Beyond Professional Development

Spend time creating conditions so that professional development is perceived as worthwhile, meaningful, and relevant for every participant. We want our teachers to leave the PD more excited to teach tomorrow than they were today. If PD is perceived as an isolated event that is boring, irrelevant, or just another thing we have to do, then CHANGE IT. It doesn’t have to be that way. In most cases, the resources to make this change a reality are free.

Now that you have changed the perception of your PD, spend your energy focusing on what takes place after the learning. Learning is useless if it isn’t applied. In other words, reading a recipe book is not the same as picking up a utensil and cooking.

Something to think about.

Thoughts On Teaching Writing

If we critiqued students’ reading every time they read, they would soon stop doing that too.

“Go add an appositive to that statement.” How about you show me an adult (outside of the English classroom) who would even know what that meant? The funny thing is… students use them in language all the time when talking.  Hummm

Research shows that the skill we obtain from diagramming sentences is…. are you ready for this?  How to diagram a sentence. Stop diagramming sentences!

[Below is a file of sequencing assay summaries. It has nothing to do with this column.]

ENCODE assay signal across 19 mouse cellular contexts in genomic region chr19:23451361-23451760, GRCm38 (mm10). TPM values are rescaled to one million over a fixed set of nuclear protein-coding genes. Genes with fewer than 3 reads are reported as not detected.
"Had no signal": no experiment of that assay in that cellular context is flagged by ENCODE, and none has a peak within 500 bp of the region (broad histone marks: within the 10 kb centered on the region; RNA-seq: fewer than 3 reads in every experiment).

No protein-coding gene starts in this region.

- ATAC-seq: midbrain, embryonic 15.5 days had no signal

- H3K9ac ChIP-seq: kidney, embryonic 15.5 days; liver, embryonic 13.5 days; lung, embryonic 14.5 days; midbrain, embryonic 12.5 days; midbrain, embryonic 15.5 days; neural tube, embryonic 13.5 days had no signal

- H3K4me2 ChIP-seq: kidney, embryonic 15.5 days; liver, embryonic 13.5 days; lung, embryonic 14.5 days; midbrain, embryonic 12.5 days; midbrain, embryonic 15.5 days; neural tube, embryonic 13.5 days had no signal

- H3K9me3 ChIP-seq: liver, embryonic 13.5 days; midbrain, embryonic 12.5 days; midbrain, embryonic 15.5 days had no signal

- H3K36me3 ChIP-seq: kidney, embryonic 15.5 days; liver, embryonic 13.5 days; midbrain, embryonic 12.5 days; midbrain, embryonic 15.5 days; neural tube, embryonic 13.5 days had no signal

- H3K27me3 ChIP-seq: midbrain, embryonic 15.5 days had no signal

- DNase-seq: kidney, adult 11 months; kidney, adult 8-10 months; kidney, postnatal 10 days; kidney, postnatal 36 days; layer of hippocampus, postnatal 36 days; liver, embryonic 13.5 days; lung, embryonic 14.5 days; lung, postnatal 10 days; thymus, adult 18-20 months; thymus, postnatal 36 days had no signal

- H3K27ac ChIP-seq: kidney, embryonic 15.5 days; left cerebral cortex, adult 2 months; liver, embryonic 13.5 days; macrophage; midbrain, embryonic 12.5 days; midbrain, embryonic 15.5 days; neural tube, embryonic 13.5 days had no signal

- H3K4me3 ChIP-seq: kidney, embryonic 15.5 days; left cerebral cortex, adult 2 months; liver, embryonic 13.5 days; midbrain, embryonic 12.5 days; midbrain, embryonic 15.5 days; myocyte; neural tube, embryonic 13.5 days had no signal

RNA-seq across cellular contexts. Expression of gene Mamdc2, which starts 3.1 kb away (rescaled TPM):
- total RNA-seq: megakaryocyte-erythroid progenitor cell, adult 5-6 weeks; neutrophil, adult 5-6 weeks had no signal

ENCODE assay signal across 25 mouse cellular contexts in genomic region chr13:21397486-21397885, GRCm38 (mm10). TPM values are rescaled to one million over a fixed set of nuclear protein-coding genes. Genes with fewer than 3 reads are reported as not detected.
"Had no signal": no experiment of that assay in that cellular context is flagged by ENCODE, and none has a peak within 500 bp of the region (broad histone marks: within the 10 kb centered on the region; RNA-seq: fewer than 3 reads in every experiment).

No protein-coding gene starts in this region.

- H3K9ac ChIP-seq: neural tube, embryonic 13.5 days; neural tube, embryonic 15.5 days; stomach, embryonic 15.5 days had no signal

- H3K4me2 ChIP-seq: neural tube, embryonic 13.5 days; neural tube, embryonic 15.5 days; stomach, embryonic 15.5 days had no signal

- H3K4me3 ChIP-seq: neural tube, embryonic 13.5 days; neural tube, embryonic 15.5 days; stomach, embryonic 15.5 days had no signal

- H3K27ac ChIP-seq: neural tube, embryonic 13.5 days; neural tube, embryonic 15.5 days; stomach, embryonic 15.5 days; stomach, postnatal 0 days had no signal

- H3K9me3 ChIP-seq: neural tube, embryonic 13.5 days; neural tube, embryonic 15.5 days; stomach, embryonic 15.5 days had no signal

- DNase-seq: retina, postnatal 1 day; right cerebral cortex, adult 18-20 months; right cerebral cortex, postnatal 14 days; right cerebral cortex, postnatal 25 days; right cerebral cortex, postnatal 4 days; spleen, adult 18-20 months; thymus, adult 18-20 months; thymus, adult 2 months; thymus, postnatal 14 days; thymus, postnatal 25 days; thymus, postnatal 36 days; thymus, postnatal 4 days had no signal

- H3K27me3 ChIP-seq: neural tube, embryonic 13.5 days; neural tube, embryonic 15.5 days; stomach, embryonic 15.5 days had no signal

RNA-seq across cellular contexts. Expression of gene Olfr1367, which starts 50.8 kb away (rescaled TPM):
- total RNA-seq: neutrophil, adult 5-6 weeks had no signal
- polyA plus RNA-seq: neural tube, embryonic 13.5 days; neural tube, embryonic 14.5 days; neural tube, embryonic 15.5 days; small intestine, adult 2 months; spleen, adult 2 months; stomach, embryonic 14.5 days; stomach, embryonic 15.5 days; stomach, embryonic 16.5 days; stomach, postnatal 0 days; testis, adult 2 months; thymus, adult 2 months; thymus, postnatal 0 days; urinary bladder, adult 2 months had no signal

I’ve learned that students want their work to be really good when writing for a real audience. I’ve also learned students strive for good enough when writing for one teacher.

Something to think about.

 

“Every day”

What you do every day matters more than what you do every 
once in a while. Review your goals and expectations. Add “every day” to the end of the statement and do it. Doing something every day versus every once in a while is the difference between good and great.

Something to think about.

The quality of a school cannot exceed the quality of its teachers.

Effective principals work relentlessly to create a strong climate for quality instruction and to define in detail what their pedagogical expectations look, sound, and feel like in the classroom. To do this, principals must become intimately familiar with what is required to improve the quality of teaching and learning. In other words, knowing what you don’t want instructionally has very little impact on student learning. On the contrary, having a strong understanding of what you do want to see in every classroom can make change become a reality. How else can a principal model, implement, support, monitor, and communicate effectively?

Keep in mind, it’s unreasonable to ask a professional to change much more than ten percent a year, but it’s unprofessional to change by much less than ten percent a year. Great educators take responsibility for their own learning rather than waiting for their school district to tell them when and what to learn. As a principal, we must lead this effort. Otherwise, it will be difficult to assist teachers and to engage in relevant conversations.

Something to think about.

If You Are A Rock Star, Wouldn’t You Want A Big Audience?

I asked two teachers this question:

If teachers could choose their class size and were paid $3000 dollars per student, what do you think the average class size would be?